For sure, at a certain point I will need to leave the village and work for someone else, but this makes everything difficult. I will have less time to prepare my field for the next harvest and I risk having another bad harvest. Therefore, many people ask loan to the traders, despite the bad rates they offer. They try to avoid working for someone else, hence they ask them (for) enough cereals to remain in the village and prepare their field. But then when they must give back the harvest to the traders, they realise they also worked for someone else.

Cereals are the only wealth of farmers: they are stored to guarantee the survival of the household and used in the local economy as cash. Once the granary is filled, the farmer can sell the exceeding cereals and other crops (sesame, peanuts, tomatoes, okra). If the harvest is not enough, some household members need to move from the village and look for a temporary job. Usually this task is entrusted to youths and women, whose subordinate position in the domestic sphere is considered fitter for some seasonal occupations (i.e. brick production, migration to the city, petty trades). Furthermore, if the head of the household becomes involved in such activities the family will likely face problems in preparing the fields the following year. Where that might be necessary, local farmers may prefer to ask for a loan and remain in the village, rather than “work for someone else” and start the farming late. As undesirable as that is, it still seems to happen frequently.

The presence of history

In the Guéra the traders are locally associated with ‘Arabs’ – a word used to indicate a vast array of nomadic groups of Arab descent who seasonally migrate across central Chad with their cattle. Although the majority of ‘Arabs’ base their livelihood on herding, many also serve as traders. The vast social networks they have created through their transhumance facilitates their careers as traders, to the point that Arab and trader are almost synonymous.  

The relationship between Arab and local farmer have been ambiguous over the time. Most Guéra villages have “their own Arabs”, regularly bringing their cattle to graze and fertilise the fields, as well as to exchange dairy products with agricultural products. However, in many other cases, before the colonial government asserted control over the territory herders periodically attacked farmers’ villages to capture captives and steal cereals.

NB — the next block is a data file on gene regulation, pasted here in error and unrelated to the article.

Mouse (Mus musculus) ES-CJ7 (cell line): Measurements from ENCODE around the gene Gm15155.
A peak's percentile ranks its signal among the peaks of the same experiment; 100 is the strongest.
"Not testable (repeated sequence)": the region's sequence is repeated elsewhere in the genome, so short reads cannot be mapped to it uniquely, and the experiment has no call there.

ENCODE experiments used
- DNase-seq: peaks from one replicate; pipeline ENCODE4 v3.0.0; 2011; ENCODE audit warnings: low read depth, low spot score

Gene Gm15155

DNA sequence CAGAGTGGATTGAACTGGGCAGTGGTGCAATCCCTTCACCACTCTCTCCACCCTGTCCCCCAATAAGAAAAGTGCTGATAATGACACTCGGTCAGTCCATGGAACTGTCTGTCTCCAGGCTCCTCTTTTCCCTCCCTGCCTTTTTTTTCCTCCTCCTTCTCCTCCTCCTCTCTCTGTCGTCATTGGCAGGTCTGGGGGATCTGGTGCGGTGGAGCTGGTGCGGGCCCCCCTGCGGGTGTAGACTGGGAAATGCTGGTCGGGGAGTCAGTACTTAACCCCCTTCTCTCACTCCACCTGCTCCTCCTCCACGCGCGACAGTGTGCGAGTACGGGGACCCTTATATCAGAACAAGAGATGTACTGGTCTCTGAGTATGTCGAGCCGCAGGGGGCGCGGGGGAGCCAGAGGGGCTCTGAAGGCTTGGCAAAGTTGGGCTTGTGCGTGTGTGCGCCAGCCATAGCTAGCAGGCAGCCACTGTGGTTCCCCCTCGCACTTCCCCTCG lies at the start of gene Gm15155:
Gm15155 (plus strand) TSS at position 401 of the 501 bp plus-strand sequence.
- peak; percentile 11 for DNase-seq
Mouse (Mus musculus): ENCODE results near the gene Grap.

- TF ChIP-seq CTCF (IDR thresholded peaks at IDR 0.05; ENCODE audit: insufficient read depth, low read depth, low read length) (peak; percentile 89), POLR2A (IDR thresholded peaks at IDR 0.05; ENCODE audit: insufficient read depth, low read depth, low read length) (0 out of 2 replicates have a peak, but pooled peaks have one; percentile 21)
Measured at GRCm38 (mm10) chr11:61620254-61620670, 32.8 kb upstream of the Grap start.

The traders controlling the cereal trade are often former herders, or members of herders’ families who sell some cattle to start their activities. Despite frequent cases of peaceful coexistence, I perceived among farmers a feeling of weakness toward them. The Arabs decide the prices at the market, and at times allow their cattle to trample and eat some of the farmers’ crops. If a fine is levied its impact for the herder is much lower than the loss of the harvest is for the farmer. These traders’ livelihoods do not depend on fragile capital – cereal – that needs to be reproduced each year and that can be quickly destroyed. They are also the only local actors with easy access to credit, thanks to the value of their cattle.

Another farmer, who is actively involved in the cereal bank project, explained the situation to me using both past and present to form his narrative:

Local people were totally subjugated by the Arabs, who built more than 60 cereal storages in the forest, collecting all the cereals farmed by the people. The nomadic used to do this to stock their cereal, but in this case, they (are) doing it just to act as usurers with the local people.

The system is slowly changing. Farmers told me the exploitation related to cereal debt has reduced over the past ten years, as humanitarian organisations and the state are offering some alternative routes to survival in the hungry season. The same cannot be said for the relationship between farmers and traders, which remain relatively static: borrowing cereal from a trader is considered a bad but rational option in a context where the state is not able to impose rules on traders and farmers are too weak to challenge contemporary power relations. A bad harvest is a likely event and could easily lead them into a debt trap. Repaying debt to traders is a terrible option, but sometimes loans are the only alternative to migration, and the impact of migration on small-hold farmers is also very harsh.


This Guest Week presents the results of research carried out by the team of ERC GRANT, ‘Shadows of Slavery in West Africa and Beyond (SWAB): a Historical Anthropology’ (Grant Agreement: 313737). The team has researched in Tunisia, Chad, Ghana, Madagascar, Morocco, Pakistan and Italy under the leadership of Alice Bellagamba. The team has invited Joanny Belair, Raúl Zecca Castel, Irene Peano, and Layla Zaglul Ruiz to participate in the discussion.